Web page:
How do you know if a product is going to be good or bad for your blood sugar? One simple way is to learn to interpret food labels for diabetics. We’ve outlined how to do just that, for all our Diabetic South Africans.
Interpret food labels for diabetics – with ease
Once you understand what to look for on food labels, you’ll be able to choose the right products to help control your blood sugar. In South Africa, the way manufacturers label nutritional information on food packages has been standardised, which means that no matter which food you are looking at, the same method of interpreting labels always applies.
A few helpful tips for interpreting food labels
Information per 100g
Compare how much of each nutrient is found in different products. Try to choose the higher fibre, lower sugar and lower sodium products by comparing their nutrition tables.
Recommended serving size
This indicates how much of that product you should eat at one time, while the information per serving indicates how much of the various nutrients you will get from one serving of that food.
Remember that nutrients give you a measure of the amount of energy a food provides. Taking in more energy than your body needs or uses will result in weight gain, so it’s important to balance your extra energy intake with regular physical activity.
Just because you have diabetes, doesn’t mean you can’t have some sugar – as long as you have a small serving, with a balanced meal. Eating too much sugar in one go can have an impact on your blood sugar levels, so aim for products with a lower sugar content wherever you can. Sugar substitutes are also a good idea to consider.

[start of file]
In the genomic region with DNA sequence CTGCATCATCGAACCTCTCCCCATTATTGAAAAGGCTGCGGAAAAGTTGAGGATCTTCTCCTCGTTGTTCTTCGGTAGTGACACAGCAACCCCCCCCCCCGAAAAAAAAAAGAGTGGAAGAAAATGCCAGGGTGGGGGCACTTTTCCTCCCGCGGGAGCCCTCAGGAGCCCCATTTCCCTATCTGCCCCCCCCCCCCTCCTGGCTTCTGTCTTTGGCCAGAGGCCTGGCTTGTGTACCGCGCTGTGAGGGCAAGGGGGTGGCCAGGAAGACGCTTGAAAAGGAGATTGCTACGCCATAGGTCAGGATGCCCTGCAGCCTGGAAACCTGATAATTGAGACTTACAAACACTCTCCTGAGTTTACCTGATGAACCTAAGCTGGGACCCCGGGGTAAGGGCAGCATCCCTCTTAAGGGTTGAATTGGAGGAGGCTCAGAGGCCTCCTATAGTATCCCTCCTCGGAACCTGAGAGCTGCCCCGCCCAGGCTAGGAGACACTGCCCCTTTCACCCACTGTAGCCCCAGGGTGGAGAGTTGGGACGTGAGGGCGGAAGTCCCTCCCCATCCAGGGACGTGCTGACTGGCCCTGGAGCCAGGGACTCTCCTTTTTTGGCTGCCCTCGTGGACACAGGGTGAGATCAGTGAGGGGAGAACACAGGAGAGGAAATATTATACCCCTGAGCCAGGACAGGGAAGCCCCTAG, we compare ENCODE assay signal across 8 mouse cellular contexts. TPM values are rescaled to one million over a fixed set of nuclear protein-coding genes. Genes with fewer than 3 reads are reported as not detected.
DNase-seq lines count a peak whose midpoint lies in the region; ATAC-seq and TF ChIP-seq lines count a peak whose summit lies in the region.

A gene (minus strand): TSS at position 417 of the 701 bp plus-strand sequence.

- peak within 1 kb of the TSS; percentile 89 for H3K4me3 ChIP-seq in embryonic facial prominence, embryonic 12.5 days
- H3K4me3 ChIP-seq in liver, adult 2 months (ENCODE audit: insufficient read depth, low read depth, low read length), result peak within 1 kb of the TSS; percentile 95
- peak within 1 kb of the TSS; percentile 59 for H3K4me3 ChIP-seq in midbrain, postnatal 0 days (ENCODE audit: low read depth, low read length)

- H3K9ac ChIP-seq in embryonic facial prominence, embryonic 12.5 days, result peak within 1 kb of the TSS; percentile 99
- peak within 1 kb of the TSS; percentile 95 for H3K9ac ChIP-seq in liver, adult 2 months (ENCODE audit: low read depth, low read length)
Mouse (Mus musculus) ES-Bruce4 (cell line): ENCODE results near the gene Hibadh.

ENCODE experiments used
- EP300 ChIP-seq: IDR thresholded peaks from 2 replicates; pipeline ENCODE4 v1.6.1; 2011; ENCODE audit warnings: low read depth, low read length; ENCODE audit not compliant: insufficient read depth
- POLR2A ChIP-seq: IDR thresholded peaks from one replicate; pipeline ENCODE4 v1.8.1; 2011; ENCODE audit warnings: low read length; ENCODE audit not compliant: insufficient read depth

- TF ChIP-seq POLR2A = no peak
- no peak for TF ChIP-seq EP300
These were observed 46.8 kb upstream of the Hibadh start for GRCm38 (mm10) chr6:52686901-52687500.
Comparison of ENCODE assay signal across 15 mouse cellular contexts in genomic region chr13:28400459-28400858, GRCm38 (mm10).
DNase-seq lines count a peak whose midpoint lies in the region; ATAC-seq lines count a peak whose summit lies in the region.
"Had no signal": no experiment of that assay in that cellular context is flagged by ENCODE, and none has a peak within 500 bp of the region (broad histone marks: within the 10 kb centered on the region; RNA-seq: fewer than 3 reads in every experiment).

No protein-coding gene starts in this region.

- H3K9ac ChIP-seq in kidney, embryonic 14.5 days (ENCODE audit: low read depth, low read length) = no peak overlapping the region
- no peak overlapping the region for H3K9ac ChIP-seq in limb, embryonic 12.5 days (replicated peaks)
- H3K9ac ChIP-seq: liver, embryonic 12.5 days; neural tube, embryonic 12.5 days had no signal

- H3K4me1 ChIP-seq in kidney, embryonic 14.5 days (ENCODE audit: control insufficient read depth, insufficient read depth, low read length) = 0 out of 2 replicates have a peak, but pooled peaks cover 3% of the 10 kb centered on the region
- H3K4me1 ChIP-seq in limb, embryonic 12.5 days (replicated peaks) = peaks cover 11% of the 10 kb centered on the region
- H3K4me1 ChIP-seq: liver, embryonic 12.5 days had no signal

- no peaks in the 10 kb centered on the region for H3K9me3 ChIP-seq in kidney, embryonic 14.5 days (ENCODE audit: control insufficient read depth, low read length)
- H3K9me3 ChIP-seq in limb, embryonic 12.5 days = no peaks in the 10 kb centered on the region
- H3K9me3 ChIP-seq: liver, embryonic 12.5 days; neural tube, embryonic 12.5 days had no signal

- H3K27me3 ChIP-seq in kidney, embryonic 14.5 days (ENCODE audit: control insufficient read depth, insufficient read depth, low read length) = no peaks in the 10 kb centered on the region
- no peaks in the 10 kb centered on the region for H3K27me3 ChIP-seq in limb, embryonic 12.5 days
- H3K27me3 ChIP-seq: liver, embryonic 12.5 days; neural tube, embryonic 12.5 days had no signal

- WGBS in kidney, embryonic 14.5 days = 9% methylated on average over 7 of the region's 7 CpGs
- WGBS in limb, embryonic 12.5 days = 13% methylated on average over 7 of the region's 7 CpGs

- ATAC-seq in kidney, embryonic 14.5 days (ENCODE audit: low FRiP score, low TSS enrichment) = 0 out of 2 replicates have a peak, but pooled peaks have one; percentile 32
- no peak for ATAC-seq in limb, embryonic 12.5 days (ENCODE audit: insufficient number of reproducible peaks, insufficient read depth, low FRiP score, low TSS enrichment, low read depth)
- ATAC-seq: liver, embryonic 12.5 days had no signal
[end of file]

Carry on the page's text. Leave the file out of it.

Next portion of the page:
Eating too much fat can cause excess energy intake and weight gain, so it is best to choose lower fat products wherever possible. A high intake of saturated fat has been linked to increased risk for heart disease. Choose products lower in saturated fats as a general rule of thumb.
The higher the fibre content, the better! Fibre is important for digestive health and helps promote a more gradual impact on your blood sugar levels. Our Department of Health stipulates that a food must contain at least 6g fibre per 100g in order to be classified as high in fibre, or at least 3g per 100g to be a source of fibre.
Too much sodium in your diet is linked to increased blood pressure. Ensure that your total sodium intake from processed foods and added salt is not more than 2000mg per day.
Do you know how to read food labels? Does this help?
What to read next?
Eat healthy for diabetes: The one article you need to read about diabetes and diet.
How to lose weight with diabetes: Expert tips to help you succeed.
The basic diabetic pantry: Exactly what to add to your shopping list so you can eat a healthy diet.
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